Sonnet 18

William Shakespeare

Edited by Jack Lynch

The copy-text is Shake-speares Sonnets Never Before Imprinted (London, 1609). I’ve regularized the use of i and j, u and v, but have otherwise preserved the spelling, capitalization, and punctuation of the original.

Shall I compare thee to a Summers day?
Thou art more lovely and more temperate:
Rough windes do shake the darling buds of Maie,
And Sommers lease hath all too short a date:
Sometime too hot the eye of heaven shines,
And often is his gold complexion dimm’d,
And every faire from faire some-time declines,
By chance, or natures changing course untrim’d:
But thy eternall Sommer shall not fade,
Nor loose possession of that faire thou ow’st, own
Nor shall death brag thou wandr’st in his shade,
When in eternall lines to time thou grow’st,
    So long as men can breath or eyes can see,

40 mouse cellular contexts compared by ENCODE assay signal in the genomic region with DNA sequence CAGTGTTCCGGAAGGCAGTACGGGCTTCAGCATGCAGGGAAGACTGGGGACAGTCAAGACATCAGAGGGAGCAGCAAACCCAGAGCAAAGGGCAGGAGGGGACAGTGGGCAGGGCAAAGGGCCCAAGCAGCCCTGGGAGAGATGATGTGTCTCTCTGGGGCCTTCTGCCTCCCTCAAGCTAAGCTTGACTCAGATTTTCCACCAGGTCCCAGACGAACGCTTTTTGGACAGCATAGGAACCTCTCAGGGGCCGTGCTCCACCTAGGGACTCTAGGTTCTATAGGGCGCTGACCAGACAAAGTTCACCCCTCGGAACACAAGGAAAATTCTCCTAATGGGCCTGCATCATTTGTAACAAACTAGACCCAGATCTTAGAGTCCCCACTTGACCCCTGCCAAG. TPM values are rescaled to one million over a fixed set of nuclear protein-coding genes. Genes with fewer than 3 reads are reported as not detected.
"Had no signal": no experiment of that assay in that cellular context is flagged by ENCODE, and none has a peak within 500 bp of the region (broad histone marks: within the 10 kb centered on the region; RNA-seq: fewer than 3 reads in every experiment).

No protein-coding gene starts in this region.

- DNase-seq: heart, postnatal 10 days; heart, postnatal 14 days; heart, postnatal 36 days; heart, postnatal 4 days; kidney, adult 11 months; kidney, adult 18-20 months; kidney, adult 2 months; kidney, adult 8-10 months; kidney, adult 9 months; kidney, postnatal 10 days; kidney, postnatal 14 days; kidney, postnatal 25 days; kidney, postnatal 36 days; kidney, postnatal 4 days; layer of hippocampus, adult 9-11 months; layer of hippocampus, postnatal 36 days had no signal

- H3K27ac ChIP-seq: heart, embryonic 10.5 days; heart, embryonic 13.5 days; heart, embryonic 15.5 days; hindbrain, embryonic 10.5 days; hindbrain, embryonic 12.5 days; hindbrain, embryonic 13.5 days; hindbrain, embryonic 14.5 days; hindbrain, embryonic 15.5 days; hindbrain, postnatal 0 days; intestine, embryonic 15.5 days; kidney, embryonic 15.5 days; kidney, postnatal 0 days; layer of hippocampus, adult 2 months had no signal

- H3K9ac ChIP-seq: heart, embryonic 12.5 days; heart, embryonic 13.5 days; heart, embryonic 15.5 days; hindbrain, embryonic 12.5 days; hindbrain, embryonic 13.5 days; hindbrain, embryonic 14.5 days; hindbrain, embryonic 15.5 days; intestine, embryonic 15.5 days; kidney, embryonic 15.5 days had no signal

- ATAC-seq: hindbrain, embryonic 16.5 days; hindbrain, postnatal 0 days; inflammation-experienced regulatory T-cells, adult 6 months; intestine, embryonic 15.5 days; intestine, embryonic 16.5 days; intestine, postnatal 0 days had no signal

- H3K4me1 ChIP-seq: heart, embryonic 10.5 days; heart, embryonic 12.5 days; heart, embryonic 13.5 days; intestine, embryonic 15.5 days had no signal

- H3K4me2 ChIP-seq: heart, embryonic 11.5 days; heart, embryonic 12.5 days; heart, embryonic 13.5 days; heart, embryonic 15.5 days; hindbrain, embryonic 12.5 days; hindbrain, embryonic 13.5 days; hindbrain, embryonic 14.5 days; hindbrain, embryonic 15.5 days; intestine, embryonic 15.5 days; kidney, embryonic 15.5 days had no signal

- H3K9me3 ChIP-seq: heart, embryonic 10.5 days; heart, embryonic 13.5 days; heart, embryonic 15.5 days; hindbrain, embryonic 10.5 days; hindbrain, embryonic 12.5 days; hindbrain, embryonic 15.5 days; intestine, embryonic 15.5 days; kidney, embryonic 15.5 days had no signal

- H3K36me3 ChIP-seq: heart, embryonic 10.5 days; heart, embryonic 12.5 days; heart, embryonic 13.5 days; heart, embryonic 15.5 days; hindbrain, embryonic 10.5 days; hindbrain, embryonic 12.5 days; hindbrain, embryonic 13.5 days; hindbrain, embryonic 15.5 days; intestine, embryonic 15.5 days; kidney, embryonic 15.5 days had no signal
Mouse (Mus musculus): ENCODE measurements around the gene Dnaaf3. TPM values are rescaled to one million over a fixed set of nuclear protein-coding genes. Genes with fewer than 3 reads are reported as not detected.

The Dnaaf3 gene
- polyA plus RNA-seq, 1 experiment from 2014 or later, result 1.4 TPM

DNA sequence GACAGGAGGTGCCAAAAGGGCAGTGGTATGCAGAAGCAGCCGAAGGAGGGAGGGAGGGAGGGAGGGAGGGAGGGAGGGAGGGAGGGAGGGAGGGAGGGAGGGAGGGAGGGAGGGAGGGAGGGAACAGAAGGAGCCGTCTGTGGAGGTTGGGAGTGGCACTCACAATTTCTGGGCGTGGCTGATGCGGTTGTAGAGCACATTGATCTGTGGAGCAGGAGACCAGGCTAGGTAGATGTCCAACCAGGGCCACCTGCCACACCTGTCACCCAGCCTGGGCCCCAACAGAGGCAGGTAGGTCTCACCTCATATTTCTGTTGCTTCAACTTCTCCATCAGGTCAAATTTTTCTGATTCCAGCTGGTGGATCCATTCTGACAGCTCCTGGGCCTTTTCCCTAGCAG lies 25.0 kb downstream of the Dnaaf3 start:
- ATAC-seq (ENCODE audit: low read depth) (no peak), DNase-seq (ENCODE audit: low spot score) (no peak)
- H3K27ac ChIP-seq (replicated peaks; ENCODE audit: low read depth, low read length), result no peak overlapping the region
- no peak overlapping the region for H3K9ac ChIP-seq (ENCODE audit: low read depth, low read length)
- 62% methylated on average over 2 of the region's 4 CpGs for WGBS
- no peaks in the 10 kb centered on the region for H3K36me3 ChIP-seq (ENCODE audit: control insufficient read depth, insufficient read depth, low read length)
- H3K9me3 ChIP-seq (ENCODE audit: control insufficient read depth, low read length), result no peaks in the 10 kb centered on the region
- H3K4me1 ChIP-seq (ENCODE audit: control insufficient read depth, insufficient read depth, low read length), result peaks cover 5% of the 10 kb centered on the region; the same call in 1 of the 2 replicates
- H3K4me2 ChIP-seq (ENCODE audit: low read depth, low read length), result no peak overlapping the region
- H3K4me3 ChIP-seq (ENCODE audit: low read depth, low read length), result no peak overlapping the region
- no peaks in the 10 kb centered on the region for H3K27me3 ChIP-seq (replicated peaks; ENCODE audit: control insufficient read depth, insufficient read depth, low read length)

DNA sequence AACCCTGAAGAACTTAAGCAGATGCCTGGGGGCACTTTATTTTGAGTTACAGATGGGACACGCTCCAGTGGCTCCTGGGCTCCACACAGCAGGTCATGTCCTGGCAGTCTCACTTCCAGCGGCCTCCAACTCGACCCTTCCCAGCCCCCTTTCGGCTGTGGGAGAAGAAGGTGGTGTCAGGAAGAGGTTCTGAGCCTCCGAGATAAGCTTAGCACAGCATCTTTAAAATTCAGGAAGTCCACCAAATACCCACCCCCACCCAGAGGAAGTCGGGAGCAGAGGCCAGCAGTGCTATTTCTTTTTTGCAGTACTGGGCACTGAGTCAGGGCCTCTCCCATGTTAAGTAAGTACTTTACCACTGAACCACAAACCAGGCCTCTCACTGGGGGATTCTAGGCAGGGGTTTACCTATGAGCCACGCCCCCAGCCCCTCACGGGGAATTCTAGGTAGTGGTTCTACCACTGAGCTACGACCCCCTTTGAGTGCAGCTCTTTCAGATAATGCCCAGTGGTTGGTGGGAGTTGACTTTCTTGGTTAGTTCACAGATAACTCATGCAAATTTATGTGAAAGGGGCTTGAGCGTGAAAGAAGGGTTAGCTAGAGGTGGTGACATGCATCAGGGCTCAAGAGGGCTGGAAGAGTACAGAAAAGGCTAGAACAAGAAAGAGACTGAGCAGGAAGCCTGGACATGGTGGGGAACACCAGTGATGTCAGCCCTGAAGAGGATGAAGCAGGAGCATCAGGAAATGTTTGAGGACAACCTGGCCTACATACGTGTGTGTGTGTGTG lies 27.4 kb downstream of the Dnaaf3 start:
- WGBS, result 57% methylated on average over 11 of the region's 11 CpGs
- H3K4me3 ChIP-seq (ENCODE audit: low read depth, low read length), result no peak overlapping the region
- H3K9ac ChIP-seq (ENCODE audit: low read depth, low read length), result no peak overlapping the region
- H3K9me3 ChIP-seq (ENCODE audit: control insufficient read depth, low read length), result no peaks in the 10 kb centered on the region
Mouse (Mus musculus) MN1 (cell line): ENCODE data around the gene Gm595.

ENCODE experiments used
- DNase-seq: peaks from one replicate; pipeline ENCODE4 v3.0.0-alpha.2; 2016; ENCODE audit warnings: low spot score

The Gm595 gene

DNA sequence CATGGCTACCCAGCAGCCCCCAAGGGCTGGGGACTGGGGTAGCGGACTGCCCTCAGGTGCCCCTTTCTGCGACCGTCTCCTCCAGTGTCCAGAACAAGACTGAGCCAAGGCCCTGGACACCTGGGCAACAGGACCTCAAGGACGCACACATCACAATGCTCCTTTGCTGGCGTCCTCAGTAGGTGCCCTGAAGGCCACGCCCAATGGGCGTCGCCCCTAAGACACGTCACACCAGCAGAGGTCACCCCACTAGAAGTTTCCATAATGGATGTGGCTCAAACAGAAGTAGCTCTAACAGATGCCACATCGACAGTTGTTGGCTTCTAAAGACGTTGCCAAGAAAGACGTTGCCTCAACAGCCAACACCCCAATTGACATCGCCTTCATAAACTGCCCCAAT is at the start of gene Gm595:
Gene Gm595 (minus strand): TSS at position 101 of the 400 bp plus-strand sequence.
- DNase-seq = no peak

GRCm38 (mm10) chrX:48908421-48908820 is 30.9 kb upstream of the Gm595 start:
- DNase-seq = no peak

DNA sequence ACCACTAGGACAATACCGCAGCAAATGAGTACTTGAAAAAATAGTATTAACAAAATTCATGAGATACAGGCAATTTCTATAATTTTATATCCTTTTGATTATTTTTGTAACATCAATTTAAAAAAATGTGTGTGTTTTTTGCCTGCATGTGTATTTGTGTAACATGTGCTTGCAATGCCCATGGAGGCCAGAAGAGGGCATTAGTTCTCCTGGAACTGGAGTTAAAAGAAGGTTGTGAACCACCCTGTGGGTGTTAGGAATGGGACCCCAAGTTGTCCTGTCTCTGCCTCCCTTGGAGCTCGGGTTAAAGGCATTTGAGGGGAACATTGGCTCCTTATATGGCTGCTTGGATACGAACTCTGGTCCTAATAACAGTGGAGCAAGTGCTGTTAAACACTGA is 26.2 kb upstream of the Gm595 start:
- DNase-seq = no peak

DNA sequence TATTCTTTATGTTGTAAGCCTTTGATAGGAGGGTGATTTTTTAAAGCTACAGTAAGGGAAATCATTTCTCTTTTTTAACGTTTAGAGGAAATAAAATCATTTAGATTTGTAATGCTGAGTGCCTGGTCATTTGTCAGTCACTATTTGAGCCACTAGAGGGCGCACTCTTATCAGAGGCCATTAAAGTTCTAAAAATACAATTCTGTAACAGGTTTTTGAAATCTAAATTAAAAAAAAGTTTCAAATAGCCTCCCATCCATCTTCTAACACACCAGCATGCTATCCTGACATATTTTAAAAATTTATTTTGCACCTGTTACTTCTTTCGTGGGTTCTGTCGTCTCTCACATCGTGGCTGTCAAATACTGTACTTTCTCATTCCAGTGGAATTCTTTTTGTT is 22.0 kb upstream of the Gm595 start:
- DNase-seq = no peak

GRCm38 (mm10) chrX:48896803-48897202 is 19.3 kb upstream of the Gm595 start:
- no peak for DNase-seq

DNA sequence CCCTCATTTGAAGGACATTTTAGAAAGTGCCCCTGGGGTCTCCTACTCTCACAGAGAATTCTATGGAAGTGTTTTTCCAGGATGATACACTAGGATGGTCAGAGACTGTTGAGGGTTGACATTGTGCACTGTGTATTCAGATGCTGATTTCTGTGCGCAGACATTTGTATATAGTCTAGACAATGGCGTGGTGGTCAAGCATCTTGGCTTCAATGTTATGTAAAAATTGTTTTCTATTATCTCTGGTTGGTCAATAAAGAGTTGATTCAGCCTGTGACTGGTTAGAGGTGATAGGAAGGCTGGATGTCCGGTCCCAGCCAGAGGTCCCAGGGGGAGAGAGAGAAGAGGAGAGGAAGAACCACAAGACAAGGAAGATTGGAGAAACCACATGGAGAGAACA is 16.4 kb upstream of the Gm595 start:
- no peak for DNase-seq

So long lives this, and this gives life to thee.


Of a person, temperate means “not affected by passion or emotion, mild, forbearing” or “Showing self-restraint and moderation in action or conduct”; of a region or climate, “charaterized by mild temperature” (SOED).
The metaphor is a legal one: summer’s lease has a short term.
A difficult word. It can mean “not decorated or ornamented”; trim can also mean “make (a lamp, fire, etc.) ready for use by removig burnt material and adding fresh fuel” or “Adjust the balance of (a ship) by arrangement of the cargo” (SOED).
wander’st in his shade
An allusion to Psalm 23: “Yea, though I should walk through the valley of the shadow of death, I will fear no evil; for thou art with me: thy rod and thy staff, they comfort me” (from the Geneva Bible).
The literal meaning seems to be lines of poetry, though perhaps with a suggestion of lines of descent of children.